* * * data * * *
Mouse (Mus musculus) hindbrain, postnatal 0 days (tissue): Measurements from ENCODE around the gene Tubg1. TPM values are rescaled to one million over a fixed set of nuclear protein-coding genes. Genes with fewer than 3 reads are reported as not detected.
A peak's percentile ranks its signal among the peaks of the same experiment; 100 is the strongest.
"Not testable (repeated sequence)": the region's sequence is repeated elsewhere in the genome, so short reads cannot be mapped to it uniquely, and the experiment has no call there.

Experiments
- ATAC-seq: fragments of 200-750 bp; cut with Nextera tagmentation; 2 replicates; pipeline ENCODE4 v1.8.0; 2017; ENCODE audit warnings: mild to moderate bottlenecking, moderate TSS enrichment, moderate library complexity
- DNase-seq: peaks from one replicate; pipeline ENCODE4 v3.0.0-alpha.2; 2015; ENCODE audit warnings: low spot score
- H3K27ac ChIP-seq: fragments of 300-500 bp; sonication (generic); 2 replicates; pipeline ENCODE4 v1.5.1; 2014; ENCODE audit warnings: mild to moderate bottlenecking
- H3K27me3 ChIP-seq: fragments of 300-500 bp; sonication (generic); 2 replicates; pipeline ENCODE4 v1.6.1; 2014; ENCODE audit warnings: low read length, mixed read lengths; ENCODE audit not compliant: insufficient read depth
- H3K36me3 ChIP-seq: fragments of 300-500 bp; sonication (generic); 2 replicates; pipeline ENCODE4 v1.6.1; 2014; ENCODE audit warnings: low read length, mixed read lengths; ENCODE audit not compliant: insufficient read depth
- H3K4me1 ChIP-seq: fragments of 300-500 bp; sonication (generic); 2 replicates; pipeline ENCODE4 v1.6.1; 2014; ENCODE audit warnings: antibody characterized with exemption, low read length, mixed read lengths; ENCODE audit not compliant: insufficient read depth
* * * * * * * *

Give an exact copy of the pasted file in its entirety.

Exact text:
Mouse (Mus musculus) hindbrain, postnatal 0 days (tissue): Measurements from ENCODE around the gene Tubg1. TPM values are rescaled to one million over a fixed set of nuclear protein-coding genes. Genes with fewer than 3 reads are reported as not detected.
A peak's percentile ranks its signal among the peaks of the same experiment; 100 is the strongest.
"Not testable (repeated sequence)": the region's sequence is repeated elsewhere in the genome, so short reads cannot be mapped to it uniquely, and the experiment has no call there.

Experiments
- ATAC-seq: fragments of 200-750 bp; cut with Nextera tagmentation; 2 replicates; pipeline ENCODE4 v1.8.0; 2017; ENCODE audit warnings: mild to moderate bottlenecking, moderate TSS enrichment, moderate library complexity
- DNase-seq: peaks from one replicate; pipeline ENCODE4 v3.0.0-alpha.2; 2015; ENCODE audit warnings: low spot score
- H3K27ac ChIP-seq: fragments of 300-500 bp; sonication (generic); 2 replicates; pipeline ENCODE4 v1.5.1; 2014; ENCODE audit warnings: mild to moderate bottlenecking
- H3K27me3 ChIP-seq: fragments of 300-500 bp; sonication (generic); 2 replicates; pipeline ENCODE4 v1.6.1; 2014; ENCODE audit warnings: low read length, mixed read lengths; ENCODE audit not compliant: insufficient read depth
- H3K36me3 ChIP-seq: fragments of 300-500 bp; sonication (generic); 2 replicates; pipeline ENCODE4 v1.6.1; 2014; ENCODE audit warnings: low read length, mixed read lengths; ENCODE audit not compliant: insufficient read depth
- H3K4me1 ChIP-seq: fragments of 300-500 bp; sonication (generic); 2 replicates; pipeline ENCODE4 v1.6.1; 2014; ENCODE audit warnings: antibody characterized with exemption, low read length, mixed read lengths; ENCODE audit not compliant: insufficient read depth